Dik.: Is meddling in others’ affairs the same as being a benefactor?
Syc.: Coming to the rescue of the established laws certainly is, and not permitting anyone to transgress them.
Dik.: Is it not for that reason that the city puts jurors in office?
Syc.: But who does the prosecuting?
Dik.: Any volunteer.
Syc.: Precisely, and as I said, I am that person, and so the affairs of the city have fallen upon me.
Dik.: By Zeus, if that is so, then the city has a base protector.
(Aristoph. Pl. 901-20)

While the sycophant’s defense of the institution of volunteer prosecution is compelling—after all, it was a fundamental part of the Athenian democracy—his ability to usurp the role of volunteer prosecutor for his own purposes is troubling. Although the role may be a legitimate one, Aristophanes suggests, it may attract meddlesome individuals who wish to exploit it for private ends.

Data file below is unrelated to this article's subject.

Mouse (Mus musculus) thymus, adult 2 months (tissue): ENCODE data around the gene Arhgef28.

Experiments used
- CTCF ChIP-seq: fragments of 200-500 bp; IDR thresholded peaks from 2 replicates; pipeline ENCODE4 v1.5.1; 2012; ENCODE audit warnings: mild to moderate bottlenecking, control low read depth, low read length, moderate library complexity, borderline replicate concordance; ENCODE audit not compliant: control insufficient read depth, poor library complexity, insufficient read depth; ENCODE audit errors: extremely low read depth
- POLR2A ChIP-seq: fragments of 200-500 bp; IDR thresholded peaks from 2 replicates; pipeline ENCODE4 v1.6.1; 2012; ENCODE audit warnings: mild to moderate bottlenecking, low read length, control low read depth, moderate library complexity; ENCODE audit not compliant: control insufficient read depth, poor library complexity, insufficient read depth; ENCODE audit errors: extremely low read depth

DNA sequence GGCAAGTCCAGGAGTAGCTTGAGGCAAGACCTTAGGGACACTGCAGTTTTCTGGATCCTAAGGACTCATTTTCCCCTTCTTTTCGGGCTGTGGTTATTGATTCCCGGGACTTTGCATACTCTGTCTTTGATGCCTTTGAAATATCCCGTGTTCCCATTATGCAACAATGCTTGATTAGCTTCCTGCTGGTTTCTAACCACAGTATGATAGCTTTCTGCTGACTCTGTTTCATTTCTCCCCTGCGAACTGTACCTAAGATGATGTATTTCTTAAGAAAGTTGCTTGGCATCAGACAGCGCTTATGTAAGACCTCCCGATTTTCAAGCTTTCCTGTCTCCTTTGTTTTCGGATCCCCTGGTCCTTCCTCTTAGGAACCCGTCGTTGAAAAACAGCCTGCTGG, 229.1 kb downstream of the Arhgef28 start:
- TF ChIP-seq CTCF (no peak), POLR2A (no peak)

That the concerns raised by Aristophanes were very real ones for Athenians is confirmed by surviving forensic orations. Lycurgus, for example, confronts directly the public’s misgivings concerning volunteer prosecutors near the beginning of his prosecution of Leocrates for treason (330 B.C.):

Read about the evidence
Lycurgus (Lyc. 1).

“Gentlemen, I would wish that, since it is beneficial to the city that there are men who bring lawbreakers to judgment here, the people would view this as a benevolent activity. In fact, the opposite is true: anyone who takes on himself personal risk and incurs enmity [of defendants] on behalf of the public appears [to his fellow citizens] to be fond not of the city, but of lawsuits. This is neither just nor advantageous to the city. For three things in particular guard and preserve the democracy and the city’s prosperity: first, the system of laws; second, the vote of jurors; and third, the method of prosecution that hands over crimes to them. The law exists to lay down in advance what must not be done, the accuser to report those who are subject to penalty under the laws, and the juror to punish all who have been exposed by these two. Thus neither the law nor the vote of the jurors has any strength without someone to hand over offenders to them.” (1.3-5)